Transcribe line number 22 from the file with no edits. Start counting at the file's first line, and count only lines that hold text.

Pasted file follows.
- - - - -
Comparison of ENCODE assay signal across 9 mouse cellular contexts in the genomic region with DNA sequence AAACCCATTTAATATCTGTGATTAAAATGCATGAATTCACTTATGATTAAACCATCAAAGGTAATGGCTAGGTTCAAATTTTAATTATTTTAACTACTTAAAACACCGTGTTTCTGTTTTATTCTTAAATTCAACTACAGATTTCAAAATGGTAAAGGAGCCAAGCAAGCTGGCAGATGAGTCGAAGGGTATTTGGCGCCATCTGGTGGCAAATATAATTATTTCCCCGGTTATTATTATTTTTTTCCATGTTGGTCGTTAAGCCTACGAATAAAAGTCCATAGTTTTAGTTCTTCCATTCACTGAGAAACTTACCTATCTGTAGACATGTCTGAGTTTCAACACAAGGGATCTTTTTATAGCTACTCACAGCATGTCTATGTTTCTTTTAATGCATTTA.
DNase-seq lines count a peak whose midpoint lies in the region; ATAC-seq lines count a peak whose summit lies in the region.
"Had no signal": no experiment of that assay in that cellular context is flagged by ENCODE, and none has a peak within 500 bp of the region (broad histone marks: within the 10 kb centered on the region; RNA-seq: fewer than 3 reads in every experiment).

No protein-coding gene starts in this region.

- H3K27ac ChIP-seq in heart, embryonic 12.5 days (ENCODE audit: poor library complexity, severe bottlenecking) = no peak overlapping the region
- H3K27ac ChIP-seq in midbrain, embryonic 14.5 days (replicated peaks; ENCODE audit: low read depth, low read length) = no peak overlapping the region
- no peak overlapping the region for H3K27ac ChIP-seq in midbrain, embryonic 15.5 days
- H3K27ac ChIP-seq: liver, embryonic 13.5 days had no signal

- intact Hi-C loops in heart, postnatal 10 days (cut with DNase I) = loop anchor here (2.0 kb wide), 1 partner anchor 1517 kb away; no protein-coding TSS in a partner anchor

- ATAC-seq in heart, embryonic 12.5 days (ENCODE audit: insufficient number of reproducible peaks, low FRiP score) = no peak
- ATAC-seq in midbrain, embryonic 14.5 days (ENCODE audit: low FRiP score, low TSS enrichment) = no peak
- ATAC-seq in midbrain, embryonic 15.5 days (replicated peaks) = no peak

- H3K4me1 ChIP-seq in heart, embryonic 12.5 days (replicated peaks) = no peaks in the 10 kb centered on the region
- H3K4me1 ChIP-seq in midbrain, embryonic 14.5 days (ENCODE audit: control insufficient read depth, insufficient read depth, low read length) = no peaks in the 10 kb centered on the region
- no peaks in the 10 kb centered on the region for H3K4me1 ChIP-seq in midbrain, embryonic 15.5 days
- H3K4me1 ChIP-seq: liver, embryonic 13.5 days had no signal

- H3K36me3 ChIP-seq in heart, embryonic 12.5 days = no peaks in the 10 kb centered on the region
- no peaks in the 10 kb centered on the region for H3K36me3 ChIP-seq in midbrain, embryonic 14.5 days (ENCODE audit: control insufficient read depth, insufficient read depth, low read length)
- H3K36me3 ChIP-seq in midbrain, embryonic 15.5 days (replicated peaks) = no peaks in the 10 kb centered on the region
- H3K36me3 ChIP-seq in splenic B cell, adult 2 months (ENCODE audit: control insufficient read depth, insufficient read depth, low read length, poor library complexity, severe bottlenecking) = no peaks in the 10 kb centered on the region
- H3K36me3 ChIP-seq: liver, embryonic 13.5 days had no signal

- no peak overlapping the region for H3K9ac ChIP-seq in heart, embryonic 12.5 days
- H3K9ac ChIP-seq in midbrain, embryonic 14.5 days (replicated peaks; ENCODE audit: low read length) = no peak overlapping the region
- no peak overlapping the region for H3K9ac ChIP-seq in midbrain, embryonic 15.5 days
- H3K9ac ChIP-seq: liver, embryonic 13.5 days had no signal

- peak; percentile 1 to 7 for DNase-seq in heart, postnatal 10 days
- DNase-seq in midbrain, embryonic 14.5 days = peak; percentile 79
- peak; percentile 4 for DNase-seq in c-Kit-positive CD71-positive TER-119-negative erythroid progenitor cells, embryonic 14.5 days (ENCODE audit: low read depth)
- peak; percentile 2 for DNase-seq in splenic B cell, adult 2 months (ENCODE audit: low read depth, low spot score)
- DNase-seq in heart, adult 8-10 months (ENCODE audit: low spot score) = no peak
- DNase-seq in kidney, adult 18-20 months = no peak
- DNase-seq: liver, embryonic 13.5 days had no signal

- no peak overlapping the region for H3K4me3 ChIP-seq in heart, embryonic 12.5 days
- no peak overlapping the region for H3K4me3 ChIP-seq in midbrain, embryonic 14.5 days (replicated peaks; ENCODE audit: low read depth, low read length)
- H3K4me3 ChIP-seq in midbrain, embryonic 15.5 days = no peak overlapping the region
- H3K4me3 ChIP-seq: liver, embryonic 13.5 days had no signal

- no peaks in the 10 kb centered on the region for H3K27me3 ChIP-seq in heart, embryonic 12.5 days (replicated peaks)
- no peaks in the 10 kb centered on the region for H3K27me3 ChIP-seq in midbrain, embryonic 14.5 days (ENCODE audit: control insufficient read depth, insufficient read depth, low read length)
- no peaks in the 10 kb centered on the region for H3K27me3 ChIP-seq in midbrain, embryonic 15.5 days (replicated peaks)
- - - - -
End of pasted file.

- no peak overlapping the region for H3K9ac ChIP-seq in heart, embryonic 12.5 days